It is now past Thanksgiving. The year is now officially coming to a close, which means that it is also album of the year and Spotify Wrapped season. You, the article reader, may not have realized this until now and are now panicking. You’ve been slacking on the new music. You don’t have something on your best-of topster that none of your friends have heard of. You don’t have the music guy clout, but you need it. You need it.

Worry not, reader: I’ve been looking for this stuff all year. Here’s a few cool releases that I’ve found and pretend you found yourself.

New Album Review

Fall 2023: What’s New in Afterhours?

Fall, as it turns out, has been really good for music. Here at WKNC, we’ve been scouring those releases for what’s been the best, and then adding it because we know and understand that you, the masses, want nothing more than the best niche music. Here’s what we’ve found in the electronic sphere lately.

Miscellaneous Short Stories

WKNC Goes to an Olive Garden in Orlando After Doing More Important Things

I, and five other of my treasured members of WKNC staff (plus our amazing advisor Jamie) had the special privilege of getting to represent the station at the CBI National Student Electronic Media Convention in Orlando, Florida from Oct. 19 – 21. While there, we scored three awards for how awesome we are, along with an even bigger prize: knowledge that will be applied to make the station better in the near future.

This blog isn’t about that though.

This blog is about Olive Garden.


Afterhours: Halloween Edition

It is now officially October, which as we all know, means that it is now officially Halloween. Goblins and ghouls stalk the night, among all other sorts of horrific beasts, terrifying monsters, and that will scare the average WKNC blog reader to the point that I will not discuss them.

All this, however, is missing the most important of the season: spooky music recommendations.

“Bandit!” by Turkey

Turkey consists of William Sipos and Fletcher Shears, better known as one half of the Garden. If you know that band, you know their love of the Halloween spirit, and it is exactly as prevalent here.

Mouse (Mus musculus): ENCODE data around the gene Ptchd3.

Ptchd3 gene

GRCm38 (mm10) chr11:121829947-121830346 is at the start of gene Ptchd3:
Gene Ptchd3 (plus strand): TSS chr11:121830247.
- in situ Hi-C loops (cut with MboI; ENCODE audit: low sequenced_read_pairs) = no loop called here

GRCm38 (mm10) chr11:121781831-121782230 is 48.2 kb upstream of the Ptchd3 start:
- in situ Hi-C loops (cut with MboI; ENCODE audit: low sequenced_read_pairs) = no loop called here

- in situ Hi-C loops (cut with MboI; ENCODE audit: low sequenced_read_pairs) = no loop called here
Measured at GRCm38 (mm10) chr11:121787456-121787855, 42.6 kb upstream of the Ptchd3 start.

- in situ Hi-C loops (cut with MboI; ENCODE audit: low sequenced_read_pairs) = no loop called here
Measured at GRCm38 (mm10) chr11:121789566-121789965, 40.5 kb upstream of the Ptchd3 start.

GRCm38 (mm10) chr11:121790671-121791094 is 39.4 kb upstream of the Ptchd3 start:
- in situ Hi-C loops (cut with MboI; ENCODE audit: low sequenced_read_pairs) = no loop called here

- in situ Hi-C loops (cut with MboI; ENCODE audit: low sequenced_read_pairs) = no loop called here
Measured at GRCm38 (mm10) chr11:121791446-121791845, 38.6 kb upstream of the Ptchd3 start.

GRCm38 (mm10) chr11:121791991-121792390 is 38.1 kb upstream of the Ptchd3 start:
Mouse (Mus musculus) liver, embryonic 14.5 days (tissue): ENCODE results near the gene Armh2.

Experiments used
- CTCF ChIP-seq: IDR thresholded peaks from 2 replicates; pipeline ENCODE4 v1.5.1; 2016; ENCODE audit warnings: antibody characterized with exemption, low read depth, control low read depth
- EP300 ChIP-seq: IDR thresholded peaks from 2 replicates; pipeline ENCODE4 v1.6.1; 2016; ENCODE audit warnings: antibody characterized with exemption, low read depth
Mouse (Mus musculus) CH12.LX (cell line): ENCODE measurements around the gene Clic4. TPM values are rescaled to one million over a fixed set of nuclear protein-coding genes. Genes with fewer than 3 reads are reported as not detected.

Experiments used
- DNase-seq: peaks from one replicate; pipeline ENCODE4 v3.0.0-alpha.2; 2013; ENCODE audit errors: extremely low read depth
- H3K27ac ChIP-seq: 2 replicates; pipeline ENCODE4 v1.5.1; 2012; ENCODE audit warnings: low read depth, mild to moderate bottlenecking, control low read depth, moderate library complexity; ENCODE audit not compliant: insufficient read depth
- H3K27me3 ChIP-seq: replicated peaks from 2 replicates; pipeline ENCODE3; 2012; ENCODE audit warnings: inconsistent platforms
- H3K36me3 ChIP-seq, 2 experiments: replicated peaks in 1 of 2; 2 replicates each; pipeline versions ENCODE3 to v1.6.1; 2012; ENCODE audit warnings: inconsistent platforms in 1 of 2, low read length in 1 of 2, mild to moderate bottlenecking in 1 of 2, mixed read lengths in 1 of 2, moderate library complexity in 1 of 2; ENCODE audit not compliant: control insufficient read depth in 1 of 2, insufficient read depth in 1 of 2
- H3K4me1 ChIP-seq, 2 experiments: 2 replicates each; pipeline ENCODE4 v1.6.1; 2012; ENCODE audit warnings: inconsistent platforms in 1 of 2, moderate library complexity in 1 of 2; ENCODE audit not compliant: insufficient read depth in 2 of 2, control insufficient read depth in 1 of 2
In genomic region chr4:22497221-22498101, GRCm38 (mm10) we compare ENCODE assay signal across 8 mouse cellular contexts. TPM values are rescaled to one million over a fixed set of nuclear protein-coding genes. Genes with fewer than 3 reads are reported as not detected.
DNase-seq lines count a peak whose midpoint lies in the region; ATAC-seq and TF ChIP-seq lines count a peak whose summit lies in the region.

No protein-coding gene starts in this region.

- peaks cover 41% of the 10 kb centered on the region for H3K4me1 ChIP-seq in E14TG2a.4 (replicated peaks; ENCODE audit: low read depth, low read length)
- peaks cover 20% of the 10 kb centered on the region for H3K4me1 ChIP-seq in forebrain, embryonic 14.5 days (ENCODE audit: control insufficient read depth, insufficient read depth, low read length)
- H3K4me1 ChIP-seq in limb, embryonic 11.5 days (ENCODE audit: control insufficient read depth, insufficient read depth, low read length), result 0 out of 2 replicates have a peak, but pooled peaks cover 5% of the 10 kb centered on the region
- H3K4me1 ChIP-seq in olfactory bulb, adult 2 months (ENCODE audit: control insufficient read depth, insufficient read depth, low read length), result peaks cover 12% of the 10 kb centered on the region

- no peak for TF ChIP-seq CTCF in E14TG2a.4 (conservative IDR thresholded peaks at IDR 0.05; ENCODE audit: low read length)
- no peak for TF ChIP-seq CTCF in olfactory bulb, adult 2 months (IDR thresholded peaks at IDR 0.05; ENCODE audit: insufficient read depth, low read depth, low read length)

This song opens and closes with a sample about a gargoyle in the infamous Denver National Airport, setting the tone for many haunted delights. The rest of it carries through, of course – the lo-fi production and old-school breakbeats makes a song that feels like you should’ve found it as an obscure YouTube upload of something from the 90’s. Perhaps a ghost of electronic past…?

“Don’t Look in the Closet” by VHS Head

Continuing on the retro theme, “Don’t Look in the Closet” goes all-in.

VHS Head makes his music out of old VHS tapes, and while not exactly leaning in to the more hauntological parts of that premise, the titular sample does more than enough to conjure your childhood fears of what could be lurking after a long night of trick or treating and subsequently eating way too much candy. He also also doesn’t hide the fact that this was made out of VHS tapes, adding a viewing of your choice of campy 80’s horror movie into that childhood memory. 

To keep it simple, this song is on the more fun side of the Halloween spectrum, and exceeds at doing that.

“Break Yourself (You Can’t Defeat Me) by DJ Rozwell

Combining the Satanic Panic, those shows about the supernatural that were on Discovery Channel for some reason, and swords & sorcery fantasy with instrumental hip hop is something that I think only DJ Rozwell can do.

This track feels like it could easily be a soundtrack to some old roguelike, which is perhaps the highest acclaim I could possibly give it – the album it’s from, “None of This is Real,” is intended to be played on shuffle as a roguelike album. “Break Yourself (You Can’t Defeat Me)” invites you to venture into terrifying crypts to face its lurking creatures… if you dare.

“Blood Magic” by Machine Girl

For me, it’s not a Halloween playlist without Machine Girl. To be completely honest, my own personal bias may be seeping into this specific pick in terms of my favorite albums, but it’s okay because I am statistically the biggest Machine Girl fan at WKNC.

That aside, the influence of horror movies on Machine Girl’s music is always extremely blatant, and that’s just as true here. The lyrics are about as gory as you’d expect from a song from them titled “Blood Magic,” and if any song in this article is the one that’s a straight-up horror movie, it’s this one.